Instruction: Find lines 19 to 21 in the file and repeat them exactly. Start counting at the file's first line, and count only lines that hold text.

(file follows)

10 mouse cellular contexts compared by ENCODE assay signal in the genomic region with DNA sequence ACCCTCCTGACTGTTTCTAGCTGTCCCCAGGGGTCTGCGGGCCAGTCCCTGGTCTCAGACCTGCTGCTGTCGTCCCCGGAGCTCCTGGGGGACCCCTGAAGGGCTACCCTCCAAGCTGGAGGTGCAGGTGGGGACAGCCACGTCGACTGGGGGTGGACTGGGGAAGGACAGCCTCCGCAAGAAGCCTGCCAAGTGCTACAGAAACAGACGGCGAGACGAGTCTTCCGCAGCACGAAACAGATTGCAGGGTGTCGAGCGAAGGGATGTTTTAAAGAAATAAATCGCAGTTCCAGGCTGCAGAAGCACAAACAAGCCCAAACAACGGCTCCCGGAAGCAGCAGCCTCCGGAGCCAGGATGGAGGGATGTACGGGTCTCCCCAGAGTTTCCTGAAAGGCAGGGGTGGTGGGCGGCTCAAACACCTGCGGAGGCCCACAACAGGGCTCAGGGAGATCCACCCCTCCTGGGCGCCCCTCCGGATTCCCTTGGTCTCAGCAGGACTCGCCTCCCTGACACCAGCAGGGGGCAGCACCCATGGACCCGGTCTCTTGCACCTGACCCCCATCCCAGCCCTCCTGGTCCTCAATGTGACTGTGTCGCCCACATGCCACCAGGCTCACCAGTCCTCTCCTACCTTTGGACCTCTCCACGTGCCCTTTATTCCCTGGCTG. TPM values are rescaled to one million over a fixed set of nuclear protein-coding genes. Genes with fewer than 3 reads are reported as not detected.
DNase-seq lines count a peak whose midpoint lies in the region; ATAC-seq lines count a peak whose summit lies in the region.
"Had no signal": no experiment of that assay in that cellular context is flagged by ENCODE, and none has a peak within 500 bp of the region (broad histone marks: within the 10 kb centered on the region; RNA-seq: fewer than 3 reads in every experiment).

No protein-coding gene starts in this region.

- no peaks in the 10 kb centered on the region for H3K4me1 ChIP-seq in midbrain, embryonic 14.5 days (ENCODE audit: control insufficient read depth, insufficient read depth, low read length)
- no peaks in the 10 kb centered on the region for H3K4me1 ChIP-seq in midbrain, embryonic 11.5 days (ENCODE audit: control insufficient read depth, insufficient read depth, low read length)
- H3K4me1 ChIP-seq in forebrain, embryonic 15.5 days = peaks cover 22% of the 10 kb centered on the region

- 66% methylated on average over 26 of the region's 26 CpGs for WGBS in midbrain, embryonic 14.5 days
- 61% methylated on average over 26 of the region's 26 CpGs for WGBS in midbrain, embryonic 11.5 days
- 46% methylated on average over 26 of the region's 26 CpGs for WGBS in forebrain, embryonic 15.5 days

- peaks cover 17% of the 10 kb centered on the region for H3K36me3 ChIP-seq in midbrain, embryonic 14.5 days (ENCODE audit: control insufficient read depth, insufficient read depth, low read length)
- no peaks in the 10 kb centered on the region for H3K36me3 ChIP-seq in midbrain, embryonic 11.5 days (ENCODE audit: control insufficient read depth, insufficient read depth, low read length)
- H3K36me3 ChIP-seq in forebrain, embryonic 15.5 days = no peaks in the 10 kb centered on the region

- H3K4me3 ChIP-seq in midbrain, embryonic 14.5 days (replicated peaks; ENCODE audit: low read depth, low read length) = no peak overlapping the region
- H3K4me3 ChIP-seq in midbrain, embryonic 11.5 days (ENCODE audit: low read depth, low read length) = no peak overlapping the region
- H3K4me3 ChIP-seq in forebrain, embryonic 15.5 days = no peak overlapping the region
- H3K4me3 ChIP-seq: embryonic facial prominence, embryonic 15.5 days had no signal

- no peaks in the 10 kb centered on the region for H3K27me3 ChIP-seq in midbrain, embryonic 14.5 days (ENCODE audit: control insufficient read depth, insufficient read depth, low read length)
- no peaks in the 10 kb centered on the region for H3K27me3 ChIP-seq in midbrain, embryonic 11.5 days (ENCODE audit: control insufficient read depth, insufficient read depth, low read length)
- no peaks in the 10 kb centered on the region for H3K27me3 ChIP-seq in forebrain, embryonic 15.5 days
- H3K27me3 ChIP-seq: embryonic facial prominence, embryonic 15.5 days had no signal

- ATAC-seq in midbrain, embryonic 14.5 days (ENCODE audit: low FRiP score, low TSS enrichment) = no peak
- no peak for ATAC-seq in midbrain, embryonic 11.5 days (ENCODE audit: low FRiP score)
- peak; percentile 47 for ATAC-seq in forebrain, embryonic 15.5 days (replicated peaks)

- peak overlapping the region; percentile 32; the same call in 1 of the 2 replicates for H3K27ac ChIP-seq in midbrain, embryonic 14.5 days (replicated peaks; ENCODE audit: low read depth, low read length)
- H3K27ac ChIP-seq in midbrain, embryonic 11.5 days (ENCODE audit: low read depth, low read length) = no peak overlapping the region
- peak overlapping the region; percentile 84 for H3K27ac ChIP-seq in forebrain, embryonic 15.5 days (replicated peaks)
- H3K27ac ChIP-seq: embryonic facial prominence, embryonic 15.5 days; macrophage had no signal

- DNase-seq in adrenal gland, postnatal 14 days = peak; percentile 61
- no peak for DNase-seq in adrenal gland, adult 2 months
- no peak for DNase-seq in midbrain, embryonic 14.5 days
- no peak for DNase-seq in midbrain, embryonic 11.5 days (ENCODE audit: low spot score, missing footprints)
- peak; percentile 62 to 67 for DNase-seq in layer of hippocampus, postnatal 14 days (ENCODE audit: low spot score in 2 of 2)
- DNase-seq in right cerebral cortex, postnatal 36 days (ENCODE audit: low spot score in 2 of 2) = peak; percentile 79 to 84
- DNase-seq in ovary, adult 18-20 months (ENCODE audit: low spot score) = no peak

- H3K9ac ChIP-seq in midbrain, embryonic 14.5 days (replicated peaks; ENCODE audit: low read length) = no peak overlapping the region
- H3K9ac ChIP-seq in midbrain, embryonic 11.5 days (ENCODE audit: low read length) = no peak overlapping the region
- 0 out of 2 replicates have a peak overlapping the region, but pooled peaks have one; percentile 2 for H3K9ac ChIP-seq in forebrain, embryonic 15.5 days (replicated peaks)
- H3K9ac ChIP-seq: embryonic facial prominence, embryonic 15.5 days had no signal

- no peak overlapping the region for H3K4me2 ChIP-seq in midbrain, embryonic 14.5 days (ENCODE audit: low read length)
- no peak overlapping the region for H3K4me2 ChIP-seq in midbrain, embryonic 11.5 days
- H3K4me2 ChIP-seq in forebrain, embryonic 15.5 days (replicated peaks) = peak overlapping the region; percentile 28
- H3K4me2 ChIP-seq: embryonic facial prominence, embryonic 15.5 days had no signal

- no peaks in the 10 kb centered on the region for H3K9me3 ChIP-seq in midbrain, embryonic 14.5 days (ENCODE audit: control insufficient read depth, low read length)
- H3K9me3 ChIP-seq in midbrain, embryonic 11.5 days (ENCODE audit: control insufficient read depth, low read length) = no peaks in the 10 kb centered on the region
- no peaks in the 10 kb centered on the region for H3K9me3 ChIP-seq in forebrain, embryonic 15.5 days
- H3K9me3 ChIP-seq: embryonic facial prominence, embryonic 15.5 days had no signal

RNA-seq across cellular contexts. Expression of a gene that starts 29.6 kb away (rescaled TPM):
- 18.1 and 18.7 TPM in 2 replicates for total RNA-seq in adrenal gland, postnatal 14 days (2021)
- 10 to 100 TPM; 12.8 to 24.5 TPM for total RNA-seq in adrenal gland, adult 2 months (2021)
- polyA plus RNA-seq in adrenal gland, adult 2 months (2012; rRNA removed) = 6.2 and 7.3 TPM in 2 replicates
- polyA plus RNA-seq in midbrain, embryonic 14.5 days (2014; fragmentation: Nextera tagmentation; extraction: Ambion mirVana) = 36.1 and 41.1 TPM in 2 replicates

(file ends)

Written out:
- no peaks in the 10 kb centered on the region for H3K27me3 ChIP-seq in midbrain, embryonic 11.5 days (ENCODE audit: control insufficient read depth, insufficient read depth, low read length)
- no peaks in the 10 kb centered on the region for H3K27me3 ChIP-seq in forebrain, embryonic 15.5 days
- H3K27me3 ChIP-seq: embryonic facial prominence, embryonic 15.5 days had no signal